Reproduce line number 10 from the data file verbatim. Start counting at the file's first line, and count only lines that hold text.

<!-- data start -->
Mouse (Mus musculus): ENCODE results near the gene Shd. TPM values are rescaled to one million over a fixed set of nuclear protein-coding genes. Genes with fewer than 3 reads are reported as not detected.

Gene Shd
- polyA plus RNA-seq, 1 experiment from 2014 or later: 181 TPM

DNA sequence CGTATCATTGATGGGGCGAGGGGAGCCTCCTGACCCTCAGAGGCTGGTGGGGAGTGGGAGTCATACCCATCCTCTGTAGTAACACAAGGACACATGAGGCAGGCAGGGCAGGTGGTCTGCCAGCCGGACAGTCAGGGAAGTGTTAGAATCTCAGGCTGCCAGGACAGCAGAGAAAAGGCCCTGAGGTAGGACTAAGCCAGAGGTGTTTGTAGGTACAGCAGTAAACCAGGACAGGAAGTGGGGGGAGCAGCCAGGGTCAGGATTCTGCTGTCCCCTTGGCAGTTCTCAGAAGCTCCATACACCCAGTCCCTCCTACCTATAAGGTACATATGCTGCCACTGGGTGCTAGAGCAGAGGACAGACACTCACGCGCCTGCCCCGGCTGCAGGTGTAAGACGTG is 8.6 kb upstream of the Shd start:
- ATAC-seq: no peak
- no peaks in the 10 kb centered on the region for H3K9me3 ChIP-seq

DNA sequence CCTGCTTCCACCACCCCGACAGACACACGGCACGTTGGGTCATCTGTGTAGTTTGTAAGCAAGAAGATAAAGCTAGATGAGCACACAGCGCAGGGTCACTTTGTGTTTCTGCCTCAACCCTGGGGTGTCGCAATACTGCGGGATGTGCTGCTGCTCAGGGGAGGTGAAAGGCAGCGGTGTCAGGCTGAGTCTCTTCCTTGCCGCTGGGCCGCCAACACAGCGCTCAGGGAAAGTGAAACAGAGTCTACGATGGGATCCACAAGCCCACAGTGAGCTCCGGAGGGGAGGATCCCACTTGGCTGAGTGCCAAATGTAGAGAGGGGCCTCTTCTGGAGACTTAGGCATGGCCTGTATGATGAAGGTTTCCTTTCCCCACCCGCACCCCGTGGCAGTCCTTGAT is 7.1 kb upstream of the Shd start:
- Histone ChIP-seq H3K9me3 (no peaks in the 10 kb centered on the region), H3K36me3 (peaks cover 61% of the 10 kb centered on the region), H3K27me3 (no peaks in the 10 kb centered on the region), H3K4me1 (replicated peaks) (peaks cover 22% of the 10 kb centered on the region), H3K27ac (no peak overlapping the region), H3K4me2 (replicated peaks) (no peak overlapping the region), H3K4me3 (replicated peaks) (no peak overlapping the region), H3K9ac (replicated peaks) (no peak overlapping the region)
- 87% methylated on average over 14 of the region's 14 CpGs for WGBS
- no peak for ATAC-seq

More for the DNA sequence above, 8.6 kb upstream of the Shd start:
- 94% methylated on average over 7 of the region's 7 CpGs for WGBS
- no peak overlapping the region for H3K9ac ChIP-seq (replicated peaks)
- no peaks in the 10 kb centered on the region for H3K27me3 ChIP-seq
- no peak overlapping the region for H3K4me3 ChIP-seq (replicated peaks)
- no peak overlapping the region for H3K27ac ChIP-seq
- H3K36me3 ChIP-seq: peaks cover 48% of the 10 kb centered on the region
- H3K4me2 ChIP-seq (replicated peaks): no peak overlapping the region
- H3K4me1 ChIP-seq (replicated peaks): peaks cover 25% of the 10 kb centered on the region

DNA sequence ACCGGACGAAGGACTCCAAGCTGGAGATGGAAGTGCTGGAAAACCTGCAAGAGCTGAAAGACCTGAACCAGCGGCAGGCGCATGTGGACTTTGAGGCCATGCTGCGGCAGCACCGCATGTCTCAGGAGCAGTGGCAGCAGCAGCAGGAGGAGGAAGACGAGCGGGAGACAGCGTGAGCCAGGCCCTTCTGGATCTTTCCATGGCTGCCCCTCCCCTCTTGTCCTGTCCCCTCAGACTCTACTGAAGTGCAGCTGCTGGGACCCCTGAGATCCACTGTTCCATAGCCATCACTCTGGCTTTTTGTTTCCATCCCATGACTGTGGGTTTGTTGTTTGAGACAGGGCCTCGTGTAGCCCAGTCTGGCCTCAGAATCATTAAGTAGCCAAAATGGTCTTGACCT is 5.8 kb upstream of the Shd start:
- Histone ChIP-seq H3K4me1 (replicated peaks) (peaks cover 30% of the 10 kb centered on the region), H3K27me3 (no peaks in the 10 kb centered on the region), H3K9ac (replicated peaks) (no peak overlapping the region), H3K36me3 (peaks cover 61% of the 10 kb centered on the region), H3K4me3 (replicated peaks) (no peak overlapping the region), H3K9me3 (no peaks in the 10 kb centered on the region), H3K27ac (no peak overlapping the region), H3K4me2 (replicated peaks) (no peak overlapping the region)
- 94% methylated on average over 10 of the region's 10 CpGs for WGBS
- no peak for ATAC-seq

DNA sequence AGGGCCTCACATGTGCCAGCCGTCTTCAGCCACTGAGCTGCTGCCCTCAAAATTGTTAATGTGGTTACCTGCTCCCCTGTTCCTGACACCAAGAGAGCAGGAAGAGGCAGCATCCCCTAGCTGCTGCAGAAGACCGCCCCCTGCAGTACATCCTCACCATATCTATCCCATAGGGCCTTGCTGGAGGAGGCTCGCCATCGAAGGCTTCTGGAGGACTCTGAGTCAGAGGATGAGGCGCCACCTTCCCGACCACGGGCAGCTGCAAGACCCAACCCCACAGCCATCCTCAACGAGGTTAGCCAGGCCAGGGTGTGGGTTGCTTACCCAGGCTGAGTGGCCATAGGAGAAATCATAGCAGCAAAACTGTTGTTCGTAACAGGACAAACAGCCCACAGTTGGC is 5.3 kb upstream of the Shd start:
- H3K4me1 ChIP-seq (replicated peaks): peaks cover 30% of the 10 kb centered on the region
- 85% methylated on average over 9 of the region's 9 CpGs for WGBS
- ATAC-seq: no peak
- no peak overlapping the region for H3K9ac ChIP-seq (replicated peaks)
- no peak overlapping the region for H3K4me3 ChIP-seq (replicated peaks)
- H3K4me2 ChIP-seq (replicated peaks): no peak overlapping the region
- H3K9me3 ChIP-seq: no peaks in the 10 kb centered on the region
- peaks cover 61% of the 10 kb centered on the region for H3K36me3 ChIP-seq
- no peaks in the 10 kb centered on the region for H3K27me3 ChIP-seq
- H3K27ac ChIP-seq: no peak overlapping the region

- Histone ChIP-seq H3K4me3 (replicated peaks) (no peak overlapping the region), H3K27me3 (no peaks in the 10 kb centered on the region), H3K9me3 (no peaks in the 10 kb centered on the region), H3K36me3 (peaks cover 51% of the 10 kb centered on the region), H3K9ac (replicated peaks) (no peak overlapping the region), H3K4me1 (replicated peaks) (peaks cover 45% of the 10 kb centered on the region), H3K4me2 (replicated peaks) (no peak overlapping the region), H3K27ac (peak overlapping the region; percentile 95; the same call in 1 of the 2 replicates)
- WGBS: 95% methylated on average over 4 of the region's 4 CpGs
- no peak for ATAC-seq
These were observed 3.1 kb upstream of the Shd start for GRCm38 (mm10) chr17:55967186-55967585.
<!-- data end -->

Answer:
- no peak for ATAC-seq